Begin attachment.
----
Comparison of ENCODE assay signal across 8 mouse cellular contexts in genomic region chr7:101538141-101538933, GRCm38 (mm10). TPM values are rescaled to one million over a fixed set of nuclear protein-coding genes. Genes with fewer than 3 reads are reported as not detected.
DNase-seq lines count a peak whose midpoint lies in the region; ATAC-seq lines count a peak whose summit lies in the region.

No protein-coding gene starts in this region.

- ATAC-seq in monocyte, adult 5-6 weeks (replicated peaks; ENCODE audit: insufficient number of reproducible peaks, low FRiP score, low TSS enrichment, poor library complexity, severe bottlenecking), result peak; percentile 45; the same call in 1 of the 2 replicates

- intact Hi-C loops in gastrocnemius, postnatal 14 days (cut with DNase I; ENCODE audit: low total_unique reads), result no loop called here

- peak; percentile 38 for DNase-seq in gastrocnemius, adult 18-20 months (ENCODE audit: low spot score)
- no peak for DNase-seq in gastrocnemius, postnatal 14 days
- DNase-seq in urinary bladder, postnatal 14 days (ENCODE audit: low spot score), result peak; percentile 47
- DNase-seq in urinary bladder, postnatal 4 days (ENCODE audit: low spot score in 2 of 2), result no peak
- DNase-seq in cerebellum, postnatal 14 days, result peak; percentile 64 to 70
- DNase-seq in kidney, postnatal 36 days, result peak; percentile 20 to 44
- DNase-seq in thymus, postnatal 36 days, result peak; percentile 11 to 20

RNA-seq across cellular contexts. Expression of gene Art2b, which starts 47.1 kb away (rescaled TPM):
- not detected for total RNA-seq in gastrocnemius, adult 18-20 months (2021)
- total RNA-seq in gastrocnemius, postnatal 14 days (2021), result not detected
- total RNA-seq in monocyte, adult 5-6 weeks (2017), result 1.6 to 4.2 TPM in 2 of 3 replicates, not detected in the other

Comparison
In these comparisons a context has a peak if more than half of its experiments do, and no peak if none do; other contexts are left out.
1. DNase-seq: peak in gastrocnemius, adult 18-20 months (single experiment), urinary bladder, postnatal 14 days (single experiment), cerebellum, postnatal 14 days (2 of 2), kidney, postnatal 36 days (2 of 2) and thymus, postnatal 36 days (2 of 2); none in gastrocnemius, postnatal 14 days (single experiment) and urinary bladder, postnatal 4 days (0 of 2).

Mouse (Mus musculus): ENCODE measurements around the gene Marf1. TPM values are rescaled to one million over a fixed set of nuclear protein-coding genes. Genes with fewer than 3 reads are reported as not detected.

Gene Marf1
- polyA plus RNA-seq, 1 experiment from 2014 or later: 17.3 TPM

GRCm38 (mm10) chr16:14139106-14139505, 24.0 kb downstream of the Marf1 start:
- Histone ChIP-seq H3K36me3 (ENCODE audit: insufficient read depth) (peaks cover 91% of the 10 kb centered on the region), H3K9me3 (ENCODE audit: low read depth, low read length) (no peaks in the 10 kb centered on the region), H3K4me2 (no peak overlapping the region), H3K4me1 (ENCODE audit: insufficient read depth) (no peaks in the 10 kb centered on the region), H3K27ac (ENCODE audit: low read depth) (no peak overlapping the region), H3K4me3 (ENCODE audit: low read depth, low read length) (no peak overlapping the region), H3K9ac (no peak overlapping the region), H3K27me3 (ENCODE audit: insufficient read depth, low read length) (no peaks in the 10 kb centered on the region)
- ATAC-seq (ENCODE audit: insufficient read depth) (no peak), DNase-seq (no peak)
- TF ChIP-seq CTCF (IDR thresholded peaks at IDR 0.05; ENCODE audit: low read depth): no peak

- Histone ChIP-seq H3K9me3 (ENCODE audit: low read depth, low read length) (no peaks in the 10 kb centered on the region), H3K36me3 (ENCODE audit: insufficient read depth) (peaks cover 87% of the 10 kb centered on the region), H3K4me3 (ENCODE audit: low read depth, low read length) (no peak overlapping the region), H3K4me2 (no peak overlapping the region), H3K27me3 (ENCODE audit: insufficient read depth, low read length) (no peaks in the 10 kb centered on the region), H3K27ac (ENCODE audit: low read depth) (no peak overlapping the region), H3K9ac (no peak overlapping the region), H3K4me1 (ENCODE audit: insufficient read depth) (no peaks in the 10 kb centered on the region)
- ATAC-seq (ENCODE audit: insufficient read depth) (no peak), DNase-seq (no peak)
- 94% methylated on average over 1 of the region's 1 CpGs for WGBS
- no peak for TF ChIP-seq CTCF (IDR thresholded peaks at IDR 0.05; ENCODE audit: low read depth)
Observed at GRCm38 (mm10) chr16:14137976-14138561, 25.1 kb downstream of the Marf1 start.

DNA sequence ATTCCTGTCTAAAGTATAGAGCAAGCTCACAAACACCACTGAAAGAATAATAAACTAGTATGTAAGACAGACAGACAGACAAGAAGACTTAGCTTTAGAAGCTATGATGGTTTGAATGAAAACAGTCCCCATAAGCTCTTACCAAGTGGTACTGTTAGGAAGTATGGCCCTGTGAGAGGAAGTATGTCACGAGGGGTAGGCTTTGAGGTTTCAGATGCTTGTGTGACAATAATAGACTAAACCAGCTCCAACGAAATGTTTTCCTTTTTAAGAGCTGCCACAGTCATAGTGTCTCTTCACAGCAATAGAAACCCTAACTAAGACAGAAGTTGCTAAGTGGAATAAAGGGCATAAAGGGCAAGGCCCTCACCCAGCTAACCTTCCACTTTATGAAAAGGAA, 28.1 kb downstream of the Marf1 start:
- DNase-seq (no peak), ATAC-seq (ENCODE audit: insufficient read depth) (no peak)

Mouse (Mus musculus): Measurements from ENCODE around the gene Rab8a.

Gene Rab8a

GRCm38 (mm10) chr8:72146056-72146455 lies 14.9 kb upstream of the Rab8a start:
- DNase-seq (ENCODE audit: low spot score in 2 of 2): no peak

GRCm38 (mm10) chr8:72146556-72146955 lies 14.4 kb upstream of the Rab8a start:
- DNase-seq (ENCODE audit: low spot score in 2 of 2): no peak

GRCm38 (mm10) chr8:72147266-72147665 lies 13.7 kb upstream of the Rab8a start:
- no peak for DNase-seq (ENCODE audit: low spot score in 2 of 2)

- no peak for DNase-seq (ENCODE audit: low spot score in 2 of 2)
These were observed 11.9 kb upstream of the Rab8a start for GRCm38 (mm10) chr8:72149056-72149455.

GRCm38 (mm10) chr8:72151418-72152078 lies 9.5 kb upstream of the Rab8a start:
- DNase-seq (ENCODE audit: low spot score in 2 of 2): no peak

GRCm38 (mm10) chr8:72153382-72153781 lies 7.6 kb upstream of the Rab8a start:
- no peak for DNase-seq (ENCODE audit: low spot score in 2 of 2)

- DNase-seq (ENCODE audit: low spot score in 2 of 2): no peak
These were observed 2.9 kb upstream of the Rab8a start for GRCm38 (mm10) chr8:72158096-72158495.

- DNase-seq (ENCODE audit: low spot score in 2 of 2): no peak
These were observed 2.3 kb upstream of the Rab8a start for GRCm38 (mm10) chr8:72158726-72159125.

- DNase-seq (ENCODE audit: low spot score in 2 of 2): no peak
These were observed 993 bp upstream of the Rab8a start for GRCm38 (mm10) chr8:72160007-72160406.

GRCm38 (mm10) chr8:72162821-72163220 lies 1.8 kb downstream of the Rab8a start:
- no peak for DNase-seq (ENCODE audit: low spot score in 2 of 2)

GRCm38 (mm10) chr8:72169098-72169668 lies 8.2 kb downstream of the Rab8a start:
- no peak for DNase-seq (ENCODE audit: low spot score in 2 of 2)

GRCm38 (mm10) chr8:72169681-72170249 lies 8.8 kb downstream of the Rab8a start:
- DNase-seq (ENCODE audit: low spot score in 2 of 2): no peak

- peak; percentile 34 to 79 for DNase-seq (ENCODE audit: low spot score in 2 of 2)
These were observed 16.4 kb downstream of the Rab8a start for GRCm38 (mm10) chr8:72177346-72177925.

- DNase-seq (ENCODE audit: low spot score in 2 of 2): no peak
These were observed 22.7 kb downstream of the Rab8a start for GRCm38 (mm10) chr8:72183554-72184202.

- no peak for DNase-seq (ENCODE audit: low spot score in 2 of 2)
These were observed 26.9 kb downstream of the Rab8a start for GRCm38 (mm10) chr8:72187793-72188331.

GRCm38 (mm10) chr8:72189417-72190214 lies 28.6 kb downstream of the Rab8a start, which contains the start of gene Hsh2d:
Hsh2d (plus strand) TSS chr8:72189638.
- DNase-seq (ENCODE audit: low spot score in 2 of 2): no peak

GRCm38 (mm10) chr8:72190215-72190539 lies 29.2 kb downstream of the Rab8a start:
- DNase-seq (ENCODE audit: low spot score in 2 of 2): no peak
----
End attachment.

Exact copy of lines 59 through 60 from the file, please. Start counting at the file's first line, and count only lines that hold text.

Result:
- DNase-seq (ENCODE audit: low spot score in 2 of 2): no peak

- peak; percentile 34 to 79 for DNase-seq (ENCODE audit: low spot score in 2 of 2)